Mockmill Sewer - 0900hrs - chilly, hazy sunshine, ne 2 - With only a light breeze coming off the sea this morning we decided on a slog across the shingle to work Mockmill Sewer. I don`t venture out here nearly as much as I should but whenever I do there is always a sense of expectancey that something good may be lurking amongst the tangle of gorse, bramble, sedge, tussock grass and bog. On the way out several Skylarks and a Mipit were in full song, two Med Gulls called overhead and a Sparrowhawk skimmed the storm beaches. At the southern end a smart dog Fox dashed from cover, quickly followed by a Border Terrier (who shall remain nameless) for about ten seconds. Two male Reed Buntings were singing a jaunty song and a Snipe was flushed by the returning terrier; further along the sewer a Green Sandpiper was a surprise as it flew towards the back of the `mirrors`.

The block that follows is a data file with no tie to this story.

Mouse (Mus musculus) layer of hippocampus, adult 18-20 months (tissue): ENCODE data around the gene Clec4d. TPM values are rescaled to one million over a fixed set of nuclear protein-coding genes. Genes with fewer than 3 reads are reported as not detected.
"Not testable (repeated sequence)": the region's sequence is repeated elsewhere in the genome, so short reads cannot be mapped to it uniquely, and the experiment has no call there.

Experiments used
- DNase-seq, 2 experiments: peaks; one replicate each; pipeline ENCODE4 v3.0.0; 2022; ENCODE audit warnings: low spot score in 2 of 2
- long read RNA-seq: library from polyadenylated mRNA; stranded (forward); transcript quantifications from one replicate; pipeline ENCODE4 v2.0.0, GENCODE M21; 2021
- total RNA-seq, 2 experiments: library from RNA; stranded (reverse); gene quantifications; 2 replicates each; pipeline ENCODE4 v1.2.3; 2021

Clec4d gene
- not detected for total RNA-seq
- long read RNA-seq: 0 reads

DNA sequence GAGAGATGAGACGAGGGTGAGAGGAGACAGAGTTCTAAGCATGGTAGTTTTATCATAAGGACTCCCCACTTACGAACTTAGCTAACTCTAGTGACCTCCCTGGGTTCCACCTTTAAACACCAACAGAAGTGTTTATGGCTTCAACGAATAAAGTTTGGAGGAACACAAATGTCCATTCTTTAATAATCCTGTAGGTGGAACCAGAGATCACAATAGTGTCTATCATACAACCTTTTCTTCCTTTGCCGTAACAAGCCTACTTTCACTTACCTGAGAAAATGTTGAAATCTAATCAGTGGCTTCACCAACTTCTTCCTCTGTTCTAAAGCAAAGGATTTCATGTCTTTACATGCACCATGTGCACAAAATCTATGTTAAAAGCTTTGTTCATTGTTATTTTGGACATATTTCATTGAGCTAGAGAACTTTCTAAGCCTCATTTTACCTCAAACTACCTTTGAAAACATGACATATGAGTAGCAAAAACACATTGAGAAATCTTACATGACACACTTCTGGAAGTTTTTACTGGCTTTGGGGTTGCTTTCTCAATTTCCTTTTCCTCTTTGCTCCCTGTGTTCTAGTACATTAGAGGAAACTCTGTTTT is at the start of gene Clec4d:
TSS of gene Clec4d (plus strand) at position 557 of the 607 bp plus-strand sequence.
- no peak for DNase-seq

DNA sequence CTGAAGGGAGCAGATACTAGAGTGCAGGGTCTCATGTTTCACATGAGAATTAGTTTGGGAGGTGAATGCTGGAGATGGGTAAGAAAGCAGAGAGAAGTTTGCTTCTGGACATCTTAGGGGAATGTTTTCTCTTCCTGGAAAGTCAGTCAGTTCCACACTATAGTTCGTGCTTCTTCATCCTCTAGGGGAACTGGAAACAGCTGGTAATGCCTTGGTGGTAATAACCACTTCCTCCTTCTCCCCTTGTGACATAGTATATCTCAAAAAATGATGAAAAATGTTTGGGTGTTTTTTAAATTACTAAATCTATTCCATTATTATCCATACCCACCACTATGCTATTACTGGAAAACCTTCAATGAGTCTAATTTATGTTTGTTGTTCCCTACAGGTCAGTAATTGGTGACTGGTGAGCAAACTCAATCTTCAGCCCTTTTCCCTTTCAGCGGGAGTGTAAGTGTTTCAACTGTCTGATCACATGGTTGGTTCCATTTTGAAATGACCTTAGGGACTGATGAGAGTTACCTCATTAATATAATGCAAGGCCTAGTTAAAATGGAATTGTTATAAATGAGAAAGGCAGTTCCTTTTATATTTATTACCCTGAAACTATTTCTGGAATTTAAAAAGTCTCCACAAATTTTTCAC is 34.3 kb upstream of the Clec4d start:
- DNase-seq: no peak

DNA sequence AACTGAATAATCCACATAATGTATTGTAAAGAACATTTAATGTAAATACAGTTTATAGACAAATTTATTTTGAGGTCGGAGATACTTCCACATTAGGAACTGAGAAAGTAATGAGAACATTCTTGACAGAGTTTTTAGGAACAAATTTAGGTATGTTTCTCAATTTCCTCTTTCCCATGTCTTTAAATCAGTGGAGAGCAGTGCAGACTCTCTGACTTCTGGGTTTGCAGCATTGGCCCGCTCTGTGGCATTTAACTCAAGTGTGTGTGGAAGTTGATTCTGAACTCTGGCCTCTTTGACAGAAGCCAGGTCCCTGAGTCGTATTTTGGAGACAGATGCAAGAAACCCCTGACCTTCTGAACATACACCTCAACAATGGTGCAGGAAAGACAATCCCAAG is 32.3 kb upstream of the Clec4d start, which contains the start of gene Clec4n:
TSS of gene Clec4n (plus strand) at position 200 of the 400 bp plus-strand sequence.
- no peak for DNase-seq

Down here on the shingle Linnets are greeted as harbingers of spring along with Wheatears and Sand Martins and over the past week have become more noticeable as they return from their winter quarters, probably in southern France and Iberia. Linnets are a welcome splash of colour and song before the Sedge Warblers and Whitethroats take up residence in a fortnights time.
Dungeness - 1430hrs - An hour at the fishing boats was enlivened by the presence of the long-staying Glaucous Gull that plonked itself right in front of us on the foreshore for half an hour. It seemed to be fascinated by the breaking surf, every so often walking out into the waves, bathing and generally enjoying life. Great Black-backs entering its orbit were given short thrift by this beast of a bird. I don't suppose our Arctic visitor will be around for much longer so I made the most of it and took a few more piccies. As for seabirds, well, there weren't any, apart from a couple of west bound Sandwich Terns and a few Great Crested Grebes on the sea.